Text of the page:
By Akbar Shahid Ahmed
The value of one’s soul is hard to measure, but Baqir Abbas, a musician in the Pakistani city of Lahore, has it worked out for himself. Abbas’ soul is slightly less precious to him than the delicately designed bamboo flutes he carves. “All the stories of the world will play from it, God willing,” he says, before kissing his latest instrument and touching it twice to its forehead.
Abbas explains his philosophy in “Song of Lahore,” a new documentary about an intergenerational community of musicians skilled in their own mix of traditional Pakistani music and the Western orchestral scores demanded by Lahore’s once-booming film industry. He and his fellow musicians “find God in music,” Abbas says.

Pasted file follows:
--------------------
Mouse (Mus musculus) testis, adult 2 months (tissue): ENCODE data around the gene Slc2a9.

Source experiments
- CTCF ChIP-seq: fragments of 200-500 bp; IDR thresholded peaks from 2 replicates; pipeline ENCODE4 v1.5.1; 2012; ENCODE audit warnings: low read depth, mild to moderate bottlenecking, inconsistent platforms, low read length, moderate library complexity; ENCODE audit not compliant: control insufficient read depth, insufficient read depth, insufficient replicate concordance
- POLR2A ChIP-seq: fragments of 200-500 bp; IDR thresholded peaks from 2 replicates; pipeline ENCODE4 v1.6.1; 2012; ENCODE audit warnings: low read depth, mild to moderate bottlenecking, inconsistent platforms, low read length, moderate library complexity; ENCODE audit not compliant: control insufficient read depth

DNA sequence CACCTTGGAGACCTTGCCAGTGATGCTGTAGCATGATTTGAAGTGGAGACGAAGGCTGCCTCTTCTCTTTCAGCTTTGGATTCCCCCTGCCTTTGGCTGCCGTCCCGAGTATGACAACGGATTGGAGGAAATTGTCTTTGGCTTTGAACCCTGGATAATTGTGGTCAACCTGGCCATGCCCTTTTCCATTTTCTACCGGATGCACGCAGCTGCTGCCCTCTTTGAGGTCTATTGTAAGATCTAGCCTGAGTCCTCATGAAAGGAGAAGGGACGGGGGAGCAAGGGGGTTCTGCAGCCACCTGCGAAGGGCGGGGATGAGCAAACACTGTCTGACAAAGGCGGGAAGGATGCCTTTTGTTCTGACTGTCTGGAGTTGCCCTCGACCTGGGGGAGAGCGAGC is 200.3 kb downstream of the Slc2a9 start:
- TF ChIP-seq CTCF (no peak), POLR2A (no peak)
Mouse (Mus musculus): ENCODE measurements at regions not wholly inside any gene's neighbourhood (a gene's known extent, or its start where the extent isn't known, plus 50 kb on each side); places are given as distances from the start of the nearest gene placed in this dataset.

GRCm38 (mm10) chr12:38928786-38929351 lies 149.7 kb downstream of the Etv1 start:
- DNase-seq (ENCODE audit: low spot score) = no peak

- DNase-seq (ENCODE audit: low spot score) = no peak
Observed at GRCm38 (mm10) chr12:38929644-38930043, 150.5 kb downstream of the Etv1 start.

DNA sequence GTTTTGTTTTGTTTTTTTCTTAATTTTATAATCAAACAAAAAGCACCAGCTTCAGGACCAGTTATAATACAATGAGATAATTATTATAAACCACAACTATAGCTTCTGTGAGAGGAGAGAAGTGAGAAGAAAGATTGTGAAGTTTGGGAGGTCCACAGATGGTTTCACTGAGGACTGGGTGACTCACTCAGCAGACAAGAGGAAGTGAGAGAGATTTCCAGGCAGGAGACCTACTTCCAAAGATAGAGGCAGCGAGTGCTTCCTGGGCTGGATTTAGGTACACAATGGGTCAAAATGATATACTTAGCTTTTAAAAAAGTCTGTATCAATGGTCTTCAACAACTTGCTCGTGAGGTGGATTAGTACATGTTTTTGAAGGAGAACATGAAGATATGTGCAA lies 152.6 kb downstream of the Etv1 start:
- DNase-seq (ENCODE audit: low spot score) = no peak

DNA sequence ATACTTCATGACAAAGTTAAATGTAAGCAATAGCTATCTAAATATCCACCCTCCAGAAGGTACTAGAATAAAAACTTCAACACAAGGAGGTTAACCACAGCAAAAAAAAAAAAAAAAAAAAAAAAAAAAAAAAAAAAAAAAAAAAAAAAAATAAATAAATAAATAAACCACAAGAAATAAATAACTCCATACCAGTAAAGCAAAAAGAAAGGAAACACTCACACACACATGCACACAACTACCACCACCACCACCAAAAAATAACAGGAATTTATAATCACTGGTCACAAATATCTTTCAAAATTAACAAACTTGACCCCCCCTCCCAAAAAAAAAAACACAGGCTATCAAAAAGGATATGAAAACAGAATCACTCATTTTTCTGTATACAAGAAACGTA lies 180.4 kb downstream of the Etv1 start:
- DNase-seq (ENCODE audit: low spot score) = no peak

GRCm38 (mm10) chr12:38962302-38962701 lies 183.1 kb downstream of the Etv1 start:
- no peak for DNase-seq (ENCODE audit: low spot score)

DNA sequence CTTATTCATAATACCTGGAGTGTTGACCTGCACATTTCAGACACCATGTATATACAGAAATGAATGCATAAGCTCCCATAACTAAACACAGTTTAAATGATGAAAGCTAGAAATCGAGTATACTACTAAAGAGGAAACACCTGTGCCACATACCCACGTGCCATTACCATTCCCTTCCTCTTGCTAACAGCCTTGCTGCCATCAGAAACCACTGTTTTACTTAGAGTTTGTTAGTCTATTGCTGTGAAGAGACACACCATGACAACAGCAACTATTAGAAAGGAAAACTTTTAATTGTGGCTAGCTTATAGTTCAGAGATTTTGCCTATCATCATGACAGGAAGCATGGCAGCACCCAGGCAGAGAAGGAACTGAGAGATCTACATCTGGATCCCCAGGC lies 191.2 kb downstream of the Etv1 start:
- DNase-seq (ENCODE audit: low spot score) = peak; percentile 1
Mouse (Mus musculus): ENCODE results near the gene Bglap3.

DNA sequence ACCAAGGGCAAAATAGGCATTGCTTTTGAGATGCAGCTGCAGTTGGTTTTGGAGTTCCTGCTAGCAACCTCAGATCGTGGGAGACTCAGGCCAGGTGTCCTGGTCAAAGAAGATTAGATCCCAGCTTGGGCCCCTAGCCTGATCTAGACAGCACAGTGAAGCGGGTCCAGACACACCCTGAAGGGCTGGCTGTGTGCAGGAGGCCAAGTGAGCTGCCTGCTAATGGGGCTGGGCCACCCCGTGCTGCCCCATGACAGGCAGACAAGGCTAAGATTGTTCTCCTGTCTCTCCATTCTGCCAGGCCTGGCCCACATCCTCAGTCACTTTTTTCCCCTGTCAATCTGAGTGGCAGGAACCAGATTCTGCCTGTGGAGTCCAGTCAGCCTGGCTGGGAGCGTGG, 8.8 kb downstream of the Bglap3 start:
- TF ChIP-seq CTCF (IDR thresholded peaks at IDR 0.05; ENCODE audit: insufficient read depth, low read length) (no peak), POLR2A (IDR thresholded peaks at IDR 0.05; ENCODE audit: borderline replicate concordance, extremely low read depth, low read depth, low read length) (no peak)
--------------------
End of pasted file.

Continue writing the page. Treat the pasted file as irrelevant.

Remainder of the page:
Their critics do not, and the very act of practicing their craft now makes them targets in a more conservative Pakistan. Followers of the increasingly influential, hardline Deobandi school of thought in Sunni Islam consider music to be sinful and musicians to be apostates who have no place in an avowedly Muslim nation.
“Song of Lahore” is powerful because it shows these musicians do have a place in Pakistan.
Last week, the 82-minute documentary won multiple standing ovations and a joint second place in the Documentary Audience Award category at New York’s Tribeca Film Festival. But the feature’s greatest triumph is that it proves the Deobandis wrong: These musicians are quintessentially Pakistani and essential to the nation’s cultural identity, Islam and all.
Progressive Pakistanis who value their country’s musical heritage have been making that case for decades. Continue reading